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Monthly market update in <300 words: JULY

Written by Gavin Haynes · 03.07.20

Gavin is a leading authority on portfolio management, fund selection and asset allocation. In his spare time he enjoys wildlife photography, hiking and watching cricket.

June was yet another month full of surprises for markets and economies, but with a modicum of normality re-emerging. Lockdowns being lifted and adjusting to a new normal is at the forefront of investors’ minds as we reach the halfway point of 2020 and hope for a better second half!


The US stock market rally continued and remarkably recorded its best quarterly return in over 20 years. Yes. You read that right, 20 years! But it was Asian and emerging markets that led the rally in June (Source FE Analytics), as investors took advantage of depressed valuations due to negative sentiment, despite many regions still being in the eye of the pandemic.

The UK stock market remains a laggard and it has been one of the worst performing markets during the first half of 2020 (Source FE Analytics). Is it the UK’s obsession with dividends (and now more the lack thereof) that has caused the disappointing performance? Or maybe investors have started to remember (and worry) about Brexit? Whatever it is, the UK offers some of the cheapest valuations around, in relative terms.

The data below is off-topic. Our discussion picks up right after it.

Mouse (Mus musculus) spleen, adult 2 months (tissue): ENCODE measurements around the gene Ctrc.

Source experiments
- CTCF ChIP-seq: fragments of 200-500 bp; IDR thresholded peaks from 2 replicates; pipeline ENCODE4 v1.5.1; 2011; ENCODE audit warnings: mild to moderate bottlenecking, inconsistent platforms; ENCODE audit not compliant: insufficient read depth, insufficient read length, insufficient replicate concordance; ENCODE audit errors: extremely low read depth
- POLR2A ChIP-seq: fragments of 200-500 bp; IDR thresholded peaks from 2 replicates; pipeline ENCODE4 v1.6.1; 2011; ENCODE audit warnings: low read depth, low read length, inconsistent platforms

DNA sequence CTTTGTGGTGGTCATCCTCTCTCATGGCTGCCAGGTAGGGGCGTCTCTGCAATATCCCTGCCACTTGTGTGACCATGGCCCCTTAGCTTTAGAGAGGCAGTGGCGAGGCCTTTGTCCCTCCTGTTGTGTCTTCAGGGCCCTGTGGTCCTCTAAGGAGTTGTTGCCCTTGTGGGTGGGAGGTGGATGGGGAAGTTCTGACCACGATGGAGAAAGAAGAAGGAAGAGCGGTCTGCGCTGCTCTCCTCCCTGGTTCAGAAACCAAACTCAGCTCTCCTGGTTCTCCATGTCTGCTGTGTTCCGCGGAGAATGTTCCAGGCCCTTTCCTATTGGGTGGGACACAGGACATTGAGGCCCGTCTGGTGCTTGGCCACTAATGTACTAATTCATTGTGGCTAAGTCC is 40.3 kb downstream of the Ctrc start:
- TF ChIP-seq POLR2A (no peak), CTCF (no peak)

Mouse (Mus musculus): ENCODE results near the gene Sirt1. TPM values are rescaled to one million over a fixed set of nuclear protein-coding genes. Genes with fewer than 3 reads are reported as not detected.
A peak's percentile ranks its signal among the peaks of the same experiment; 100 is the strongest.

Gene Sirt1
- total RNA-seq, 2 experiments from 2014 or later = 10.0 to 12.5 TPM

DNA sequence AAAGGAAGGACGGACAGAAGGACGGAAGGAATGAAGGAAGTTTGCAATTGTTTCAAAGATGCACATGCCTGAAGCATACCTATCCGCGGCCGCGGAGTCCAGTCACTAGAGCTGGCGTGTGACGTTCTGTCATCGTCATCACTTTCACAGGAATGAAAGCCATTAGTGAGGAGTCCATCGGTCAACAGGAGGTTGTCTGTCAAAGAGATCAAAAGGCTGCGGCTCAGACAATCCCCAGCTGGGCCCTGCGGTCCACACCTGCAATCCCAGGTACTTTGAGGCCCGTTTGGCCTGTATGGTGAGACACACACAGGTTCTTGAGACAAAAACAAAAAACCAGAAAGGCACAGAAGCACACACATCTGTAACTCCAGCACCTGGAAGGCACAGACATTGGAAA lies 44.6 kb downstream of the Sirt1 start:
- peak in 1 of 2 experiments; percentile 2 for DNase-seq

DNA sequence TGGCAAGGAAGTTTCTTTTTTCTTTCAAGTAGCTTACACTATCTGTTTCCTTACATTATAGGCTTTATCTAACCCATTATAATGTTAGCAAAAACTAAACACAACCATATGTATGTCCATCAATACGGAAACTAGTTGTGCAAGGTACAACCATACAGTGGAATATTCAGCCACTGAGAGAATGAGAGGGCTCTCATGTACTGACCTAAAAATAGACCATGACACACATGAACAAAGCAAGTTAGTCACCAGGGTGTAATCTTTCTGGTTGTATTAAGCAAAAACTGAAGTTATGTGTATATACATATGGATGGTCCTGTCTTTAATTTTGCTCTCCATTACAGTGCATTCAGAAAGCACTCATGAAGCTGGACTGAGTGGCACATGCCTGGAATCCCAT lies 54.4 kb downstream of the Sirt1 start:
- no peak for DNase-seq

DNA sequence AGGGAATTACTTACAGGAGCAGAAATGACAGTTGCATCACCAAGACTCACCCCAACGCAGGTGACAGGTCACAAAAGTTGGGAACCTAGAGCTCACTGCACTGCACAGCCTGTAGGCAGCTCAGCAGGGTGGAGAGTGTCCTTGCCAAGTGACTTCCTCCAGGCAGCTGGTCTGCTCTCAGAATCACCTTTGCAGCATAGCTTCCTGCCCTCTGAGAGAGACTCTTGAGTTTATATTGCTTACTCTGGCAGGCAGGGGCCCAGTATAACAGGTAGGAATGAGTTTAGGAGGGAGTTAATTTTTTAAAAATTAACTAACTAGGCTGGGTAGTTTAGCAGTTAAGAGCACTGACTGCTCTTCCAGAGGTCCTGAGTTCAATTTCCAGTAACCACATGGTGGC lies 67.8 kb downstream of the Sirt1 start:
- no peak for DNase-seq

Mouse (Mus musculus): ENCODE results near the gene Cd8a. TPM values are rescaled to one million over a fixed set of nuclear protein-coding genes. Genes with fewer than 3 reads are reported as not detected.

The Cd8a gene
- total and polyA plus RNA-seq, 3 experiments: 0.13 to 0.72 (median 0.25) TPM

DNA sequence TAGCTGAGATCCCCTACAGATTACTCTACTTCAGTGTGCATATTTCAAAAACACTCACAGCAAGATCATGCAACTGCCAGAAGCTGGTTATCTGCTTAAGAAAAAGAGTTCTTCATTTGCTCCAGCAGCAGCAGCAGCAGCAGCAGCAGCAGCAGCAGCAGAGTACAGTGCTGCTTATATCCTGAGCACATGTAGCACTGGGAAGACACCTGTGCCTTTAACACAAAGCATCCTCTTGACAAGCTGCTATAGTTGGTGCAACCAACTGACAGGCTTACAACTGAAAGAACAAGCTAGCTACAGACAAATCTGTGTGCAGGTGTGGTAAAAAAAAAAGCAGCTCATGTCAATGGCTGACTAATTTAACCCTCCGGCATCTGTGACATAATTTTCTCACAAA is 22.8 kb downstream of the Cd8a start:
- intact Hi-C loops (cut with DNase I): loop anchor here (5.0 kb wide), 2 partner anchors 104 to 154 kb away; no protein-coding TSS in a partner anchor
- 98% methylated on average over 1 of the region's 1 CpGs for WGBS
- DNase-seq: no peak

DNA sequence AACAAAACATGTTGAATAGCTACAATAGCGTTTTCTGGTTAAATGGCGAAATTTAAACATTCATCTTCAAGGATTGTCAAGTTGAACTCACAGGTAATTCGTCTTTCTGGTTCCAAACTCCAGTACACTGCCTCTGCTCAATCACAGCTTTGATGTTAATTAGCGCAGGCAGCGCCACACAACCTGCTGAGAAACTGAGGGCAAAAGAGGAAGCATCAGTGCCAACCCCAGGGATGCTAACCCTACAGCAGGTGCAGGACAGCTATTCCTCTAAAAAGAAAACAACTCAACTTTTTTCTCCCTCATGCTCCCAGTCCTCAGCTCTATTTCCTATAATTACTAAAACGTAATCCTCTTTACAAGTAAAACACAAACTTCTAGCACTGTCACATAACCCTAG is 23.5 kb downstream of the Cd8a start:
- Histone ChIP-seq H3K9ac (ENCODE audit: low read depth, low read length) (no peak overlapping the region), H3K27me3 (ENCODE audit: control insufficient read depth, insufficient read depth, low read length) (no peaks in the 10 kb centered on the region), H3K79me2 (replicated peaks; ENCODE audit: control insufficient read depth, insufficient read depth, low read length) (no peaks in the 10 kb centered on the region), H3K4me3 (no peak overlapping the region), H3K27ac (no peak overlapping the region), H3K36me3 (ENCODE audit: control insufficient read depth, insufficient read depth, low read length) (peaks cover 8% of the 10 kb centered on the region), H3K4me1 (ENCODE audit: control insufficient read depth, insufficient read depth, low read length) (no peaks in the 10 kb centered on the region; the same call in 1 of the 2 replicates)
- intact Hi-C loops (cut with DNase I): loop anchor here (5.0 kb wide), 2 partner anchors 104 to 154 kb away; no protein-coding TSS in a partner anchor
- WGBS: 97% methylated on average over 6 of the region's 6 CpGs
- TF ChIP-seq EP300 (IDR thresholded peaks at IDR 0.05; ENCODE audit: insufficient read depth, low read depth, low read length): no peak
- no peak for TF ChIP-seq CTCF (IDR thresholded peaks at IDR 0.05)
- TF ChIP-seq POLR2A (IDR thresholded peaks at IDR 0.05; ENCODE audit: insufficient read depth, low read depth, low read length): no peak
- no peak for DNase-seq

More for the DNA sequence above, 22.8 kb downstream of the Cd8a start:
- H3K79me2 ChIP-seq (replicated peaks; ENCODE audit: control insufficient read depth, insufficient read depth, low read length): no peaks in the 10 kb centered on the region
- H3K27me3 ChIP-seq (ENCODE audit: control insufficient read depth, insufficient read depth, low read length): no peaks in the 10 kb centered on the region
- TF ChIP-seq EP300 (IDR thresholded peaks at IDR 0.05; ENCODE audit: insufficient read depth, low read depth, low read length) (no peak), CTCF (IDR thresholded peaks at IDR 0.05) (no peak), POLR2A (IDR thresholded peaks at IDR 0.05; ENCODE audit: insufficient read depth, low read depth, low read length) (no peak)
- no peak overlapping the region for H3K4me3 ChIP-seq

Some of the most interesting conversations we have had this month have been with bond managers (yes, bond managers really can be interesting!). The consensus is that we are in a prolonged low interest rate environment (what else is new, you may think). Central banks have indicated that there will be no interest rate rises for years and some fund managers believe this could go on for a decade…


The information in this post is not financial advice, it is provided solely to help you make your own investment decisions. If you are unsure about whether an investment is appropriate for you, please seek professional financial advice. You can find more information here.

When you invest you should remember that the value of investments, and the income from them, can go down as well as up and that past performance is no guarantee of future return.

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